Another midterm, another turn of the worm.
Four years ago this space carried a story noting that Rep. John Kline’s appointment as chair of the U.S. House of Representatives’ powerful Education and the Workforce Committee made the Lakeville Republican a formidable — if loyal— opponent to Education Secretary Arne Duncan.
Alas, the personal relationship the two men enjoyed did nothing to stave off gridlock, and so no progress was made toward replacing No Child Left Behind (NCLB), which expired in 2007.
Two years later, of course, Duncan simply began end-running Congress, passing out waivers from compliance with NCLB’s most ill-conceived provisions to states willing to draft their own accountability plans.
Now, with his party’s much firmer grip on the House, Kline is rattling his saber again. The plan contemplated by him and his Senate counterpart, Tennessee’s Lamar Alexander, would essentially do away with federal oversight of schools.
Politico Pro has an excellent analysis of the push and all the attendant handicapping and Machiavellian intrigue, which I won’t reprise here. I commend it to you, though: It’s a good primer to what education policy debates will look like in the next few months.
I will leave you to your reading with a couple of observations, however. In case Politico doesn’t make this point forcefully enough, Kline likely can muster the votes to do whatever he wants in the House. In order to garner the votes necessary to prevent a Senate filibuster his team will need the support of six Democrats.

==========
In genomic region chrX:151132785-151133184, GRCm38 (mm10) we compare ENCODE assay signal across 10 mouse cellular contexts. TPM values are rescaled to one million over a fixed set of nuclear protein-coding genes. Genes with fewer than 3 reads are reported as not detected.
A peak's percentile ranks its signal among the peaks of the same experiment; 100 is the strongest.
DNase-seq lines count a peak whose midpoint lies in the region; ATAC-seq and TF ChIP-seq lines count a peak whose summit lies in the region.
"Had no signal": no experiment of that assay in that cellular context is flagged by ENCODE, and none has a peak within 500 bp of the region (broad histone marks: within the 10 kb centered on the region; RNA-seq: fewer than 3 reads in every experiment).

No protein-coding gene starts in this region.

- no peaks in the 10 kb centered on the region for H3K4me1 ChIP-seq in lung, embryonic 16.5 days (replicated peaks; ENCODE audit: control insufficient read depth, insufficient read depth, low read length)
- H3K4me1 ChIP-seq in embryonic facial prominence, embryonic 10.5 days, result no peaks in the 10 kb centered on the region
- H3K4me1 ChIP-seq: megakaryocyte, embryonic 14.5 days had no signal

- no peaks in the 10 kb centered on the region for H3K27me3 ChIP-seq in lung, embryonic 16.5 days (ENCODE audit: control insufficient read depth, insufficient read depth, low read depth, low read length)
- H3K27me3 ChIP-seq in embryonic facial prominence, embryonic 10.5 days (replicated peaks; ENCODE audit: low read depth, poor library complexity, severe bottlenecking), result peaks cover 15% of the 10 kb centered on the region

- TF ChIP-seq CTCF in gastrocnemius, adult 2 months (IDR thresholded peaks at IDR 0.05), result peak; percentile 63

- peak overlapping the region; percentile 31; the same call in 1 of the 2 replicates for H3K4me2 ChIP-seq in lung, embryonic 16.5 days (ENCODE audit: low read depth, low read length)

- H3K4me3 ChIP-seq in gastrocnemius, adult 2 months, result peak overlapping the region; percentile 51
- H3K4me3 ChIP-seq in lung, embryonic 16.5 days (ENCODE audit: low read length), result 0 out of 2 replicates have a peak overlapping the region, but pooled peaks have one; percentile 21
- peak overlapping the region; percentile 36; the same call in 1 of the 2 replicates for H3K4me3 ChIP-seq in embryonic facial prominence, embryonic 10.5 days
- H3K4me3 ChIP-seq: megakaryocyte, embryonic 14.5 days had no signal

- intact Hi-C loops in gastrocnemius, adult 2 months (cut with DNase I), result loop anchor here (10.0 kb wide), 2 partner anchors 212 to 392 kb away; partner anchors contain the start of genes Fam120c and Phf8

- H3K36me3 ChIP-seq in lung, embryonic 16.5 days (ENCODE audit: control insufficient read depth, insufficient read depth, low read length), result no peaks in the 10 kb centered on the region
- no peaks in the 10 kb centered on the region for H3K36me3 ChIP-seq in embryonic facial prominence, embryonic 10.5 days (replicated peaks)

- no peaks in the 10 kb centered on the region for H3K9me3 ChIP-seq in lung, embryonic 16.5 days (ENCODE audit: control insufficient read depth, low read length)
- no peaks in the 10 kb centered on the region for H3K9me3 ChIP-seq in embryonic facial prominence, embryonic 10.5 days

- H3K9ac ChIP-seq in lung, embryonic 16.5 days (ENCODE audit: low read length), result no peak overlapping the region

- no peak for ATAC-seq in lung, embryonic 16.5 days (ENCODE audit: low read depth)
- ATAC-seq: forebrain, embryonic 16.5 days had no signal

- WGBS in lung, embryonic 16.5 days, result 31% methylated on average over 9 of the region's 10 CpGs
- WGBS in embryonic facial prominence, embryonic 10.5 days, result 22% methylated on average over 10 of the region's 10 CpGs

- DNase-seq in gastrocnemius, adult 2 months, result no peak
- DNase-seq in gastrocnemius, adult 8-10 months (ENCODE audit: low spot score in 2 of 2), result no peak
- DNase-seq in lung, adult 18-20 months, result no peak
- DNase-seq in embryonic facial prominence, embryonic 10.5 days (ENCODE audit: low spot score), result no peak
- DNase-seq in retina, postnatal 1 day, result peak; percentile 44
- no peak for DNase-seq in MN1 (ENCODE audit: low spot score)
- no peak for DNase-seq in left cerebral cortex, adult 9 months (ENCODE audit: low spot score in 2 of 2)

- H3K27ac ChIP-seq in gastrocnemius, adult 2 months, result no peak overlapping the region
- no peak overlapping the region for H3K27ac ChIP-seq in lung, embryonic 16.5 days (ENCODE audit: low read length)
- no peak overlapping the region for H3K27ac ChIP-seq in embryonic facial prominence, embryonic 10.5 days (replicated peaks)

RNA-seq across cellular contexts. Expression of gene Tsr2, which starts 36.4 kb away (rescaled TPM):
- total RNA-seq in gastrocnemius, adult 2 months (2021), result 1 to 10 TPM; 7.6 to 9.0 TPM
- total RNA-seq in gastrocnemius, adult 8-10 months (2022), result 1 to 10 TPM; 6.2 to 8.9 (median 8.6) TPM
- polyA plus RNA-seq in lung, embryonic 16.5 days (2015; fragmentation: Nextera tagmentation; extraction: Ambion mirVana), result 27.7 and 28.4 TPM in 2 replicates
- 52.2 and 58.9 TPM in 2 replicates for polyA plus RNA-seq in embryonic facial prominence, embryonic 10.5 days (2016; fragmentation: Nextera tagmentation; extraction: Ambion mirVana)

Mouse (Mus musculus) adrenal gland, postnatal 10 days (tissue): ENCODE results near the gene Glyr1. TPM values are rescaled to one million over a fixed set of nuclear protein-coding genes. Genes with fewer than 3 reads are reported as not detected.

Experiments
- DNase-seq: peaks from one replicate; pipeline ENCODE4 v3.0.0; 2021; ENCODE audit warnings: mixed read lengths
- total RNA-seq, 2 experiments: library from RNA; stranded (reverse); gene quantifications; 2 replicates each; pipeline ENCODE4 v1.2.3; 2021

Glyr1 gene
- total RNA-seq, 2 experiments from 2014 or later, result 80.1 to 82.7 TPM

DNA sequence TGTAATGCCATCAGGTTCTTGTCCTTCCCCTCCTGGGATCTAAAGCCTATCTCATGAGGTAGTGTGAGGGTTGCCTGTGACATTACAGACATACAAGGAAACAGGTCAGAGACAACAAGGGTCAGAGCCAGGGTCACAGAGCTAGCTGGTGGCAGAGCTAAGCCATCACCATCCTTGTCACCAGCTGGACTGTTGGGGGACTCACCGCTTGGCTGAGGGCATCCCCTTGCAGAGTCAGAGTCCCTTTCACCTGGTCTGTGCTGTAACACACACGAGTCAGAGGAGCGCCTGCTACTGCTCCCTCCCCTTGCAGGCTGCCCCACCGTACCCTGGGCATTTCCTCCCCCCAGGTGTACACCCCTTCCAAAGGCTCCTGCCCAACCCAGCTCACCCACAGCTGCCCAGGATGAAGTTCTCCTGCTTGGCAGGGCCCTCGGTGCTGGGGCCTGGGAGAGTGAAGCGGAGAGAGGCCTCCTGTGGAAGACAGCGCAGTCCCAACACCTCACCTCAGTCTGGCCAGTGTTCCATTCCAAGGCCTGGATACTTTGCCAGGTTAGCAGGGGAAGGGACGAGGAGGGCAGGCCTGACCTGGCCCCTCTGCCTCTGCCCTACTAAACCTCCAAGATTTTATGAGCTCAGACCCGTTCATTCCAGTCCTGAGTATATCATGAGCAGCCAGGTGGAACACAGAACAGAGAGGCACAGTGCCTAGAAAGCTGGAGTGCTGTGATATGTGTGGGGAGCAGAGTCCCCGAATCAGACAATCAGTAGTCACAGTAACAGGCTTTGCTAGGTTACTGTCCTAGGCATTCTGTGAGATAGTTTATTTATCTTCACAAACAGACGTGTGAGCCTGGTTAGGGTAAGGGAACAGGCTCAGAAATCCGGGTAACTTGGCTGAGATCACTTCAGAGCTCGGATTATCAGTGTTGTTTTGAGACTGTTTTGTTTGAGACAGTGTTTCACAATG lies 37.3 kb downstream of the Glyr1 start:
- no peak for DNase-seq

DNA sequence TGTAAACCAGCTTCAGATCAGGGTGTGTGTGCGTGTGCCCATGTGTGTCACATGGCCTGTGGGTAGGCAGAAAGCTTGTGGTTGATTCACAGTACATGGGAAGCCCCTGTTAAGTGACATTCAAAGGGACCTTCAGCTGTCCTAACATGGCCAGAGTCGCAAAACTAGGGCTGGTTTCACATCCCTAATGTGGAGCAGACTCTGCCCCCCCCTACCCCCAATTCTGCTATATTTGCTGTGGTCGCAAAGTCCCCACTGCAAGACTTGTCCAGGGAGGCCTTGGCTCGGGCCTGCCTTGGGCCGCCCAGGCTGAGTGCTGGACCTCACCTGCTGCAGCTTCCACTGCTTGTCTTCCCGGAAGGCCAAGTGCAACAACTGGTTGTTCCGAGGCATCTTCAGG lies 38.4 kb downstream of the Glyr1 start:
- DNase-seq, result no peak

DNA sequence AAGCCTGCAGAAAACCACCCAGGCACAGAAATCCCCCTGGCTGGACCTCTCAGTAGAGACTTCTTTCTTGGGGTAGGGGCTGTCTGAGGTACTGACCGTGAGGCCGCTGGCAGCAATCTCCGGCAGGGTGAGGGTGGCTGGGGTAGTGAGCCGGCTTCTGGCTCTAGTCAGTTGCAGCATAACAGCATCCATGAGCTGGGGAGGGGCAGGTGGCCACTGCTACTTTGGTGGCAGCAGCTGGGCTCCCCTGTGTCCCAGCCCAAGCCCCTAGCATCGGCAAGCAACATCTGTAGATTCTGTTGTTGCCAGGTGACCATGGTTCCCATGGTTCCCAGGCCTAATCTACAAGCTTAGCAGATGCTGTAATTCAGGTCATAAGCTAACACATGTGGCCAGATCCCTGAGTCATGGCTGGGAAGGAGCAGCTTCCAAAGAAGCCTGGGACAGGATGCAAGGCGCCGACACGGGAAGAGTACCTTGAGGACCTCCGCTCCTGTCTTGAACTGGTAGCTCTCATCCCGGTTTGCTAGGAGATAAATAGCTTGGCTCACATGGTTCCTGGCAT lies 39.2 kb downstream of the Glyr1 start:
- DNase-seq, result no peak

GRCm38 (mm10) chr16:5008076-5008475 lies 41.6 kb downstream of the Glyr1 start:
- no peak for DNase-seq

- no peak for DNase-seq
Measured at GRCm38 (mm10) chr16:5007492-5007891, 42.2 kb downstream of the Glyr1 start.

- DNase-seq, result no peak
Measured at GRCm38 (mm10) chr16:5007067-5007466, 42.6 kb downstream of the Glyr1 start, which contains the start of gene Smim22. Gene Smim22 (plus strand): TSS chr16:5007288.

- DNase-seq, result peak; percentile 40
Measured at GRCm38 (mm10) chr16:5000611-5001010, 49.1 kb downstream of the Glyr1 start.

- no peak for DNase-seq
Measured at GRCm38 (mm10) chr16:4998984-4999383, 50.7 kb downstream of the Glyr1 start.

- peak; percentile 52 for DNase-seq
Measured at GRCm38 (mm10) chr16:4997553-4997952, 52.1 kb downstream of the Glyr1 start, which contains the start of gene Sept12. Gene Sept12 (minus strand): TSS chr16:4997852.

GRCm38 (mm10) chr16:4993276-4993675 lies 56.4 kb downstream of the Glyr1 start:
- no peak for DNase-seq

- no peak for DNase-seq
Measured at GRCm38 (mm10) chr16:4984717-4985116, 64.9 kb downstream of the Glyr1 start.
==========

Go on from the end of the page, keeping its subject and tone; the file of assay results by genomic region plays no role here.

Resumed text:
Which they just might get, given that a gutting of the law’s accountability provisions could drastically pare back the apples-to-apples tests schools are now required to administer. The country’s largest teachers union, the National Education Association, has been pushing for this for years.
It’s not far-fetched to think the popular groundswell that talk of doing away with standardized tests is likely to conjure will make crossing the aisle more comfortable for some Democrats and a veto harder for President Barack Obama.
A second observation: It will be interesting to see the details of Kline’s proposal, given that his was a relatively moderate voice in education before he was confronted with his party’s Tea Party wing, which pushed him to consider some very extreme measures, such as abolishing the U.S. Department of Education altogether.
And finally, as much as NCLB was a train wreck, and as much as the public — if not necessarily scholars and policymakers — has come to believe that American schools are being crushed by tests, the 2002 reform did much to illuminate inequities.
A decade ago we did not have data that showed the size of the black-white achievement gap in Minnesota schools, the disparities in punitive and destructive discipline practices that push students out of school, and the hugely uneven distribution of teaching talent and resources.
If Obama, who has in the last year stepped up on the worst of these civil-rights issues, wants to keep the data that fuels the sense of urgency, he might want to consider how much influence over the narrative he has ceded.